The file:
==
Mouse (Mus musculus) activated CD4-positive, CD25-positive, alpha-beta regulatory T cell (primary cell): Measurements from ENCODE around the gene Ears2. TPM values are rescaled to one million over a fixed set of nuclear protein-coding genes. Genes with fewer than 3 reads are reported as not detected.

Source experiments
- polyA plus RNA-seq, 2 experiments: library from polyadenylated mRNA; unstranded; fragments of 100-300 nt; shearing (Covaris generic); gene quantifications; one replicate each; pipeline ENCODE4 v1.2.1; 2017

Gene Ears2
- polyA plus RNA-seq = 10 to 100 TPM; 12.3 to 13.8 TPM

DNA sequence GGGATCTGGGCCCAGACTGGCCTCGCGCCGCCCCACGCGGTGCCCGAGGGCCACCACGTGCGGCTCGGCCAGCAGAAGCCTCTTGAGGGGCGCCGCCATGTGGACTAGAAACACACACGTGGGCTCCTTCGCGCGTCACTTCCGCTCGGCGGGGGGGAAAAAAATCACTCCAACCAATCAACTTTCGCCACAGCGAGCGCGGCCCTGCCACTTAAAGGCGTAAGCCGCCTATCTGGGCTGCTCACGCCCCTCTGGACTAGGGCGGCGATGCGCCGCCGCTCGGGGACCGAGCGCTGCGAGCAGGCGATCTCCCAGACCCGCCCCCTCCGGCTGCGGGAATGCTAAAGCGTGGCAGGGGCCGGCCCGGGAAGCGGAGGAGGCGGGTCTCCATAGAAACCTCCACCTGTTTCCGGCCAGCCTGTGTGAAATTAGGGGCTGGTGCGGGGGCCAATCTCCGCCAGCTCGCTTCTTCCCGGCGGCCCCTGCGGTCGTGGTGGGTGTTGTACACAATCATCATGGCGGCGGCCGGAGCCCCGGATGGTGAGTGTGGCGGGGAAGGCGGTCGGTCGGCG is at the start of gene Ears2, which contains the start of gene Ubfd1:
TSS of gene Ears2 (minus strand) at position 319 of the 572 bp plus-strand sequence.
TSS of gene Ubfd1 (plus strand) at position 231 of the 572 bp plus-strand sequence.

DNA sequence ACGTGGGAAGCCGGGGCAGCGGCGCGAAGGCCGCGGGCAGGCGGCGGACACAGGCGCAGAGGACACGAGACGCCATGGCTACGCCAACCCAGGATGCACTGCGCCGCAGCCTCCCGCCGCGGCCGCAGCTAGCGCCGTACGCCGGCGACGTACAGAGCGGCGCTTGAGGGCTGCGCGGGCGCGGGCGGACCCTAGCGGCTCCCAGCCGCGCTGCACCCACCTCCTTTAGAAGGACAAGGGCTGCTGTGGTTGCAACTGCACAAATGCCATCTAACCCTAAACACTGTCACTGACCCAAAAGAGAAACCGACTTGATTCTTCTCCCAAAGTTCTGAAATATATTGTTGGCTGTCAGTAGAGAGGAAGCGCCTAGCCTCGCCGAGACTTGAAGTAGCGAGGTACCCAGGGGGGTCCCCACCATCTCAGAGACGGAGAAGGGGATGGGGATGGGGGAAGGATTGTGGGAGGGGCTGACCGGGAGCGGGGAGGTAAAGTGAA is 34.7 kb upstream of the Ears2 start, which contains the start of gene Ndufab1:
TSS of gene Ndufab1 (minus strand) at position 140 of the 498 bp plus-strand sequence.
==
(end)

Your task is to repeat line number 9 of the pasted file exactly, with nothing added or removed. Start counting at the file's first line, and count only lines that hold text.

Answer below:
DNA sequence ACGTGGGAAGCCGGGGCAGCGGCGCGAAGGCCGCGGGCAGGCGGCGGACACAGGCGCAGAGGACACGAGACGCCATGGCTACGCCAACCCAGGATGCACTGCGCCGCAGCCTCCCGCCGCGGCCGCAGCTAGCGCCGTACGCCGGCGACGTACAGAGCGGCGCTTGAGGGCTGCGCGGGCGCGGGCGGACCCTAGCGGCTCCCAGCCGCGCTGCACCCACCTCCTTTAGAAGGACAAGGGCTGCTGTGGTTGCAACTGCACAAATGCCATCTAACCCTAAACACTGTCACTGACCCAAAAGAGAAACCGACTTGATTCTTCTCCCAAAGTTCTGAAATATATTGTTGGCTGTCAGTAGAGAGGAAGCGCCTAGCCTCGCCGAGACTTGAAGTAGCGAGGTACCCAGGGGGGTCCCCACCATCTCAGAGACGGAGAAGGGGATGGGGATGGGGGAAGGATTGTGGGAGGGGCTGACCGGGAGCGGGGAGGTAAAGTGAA is 34.7 kb upstream of the Ears2 start, which contains the start of gene Ndufab1: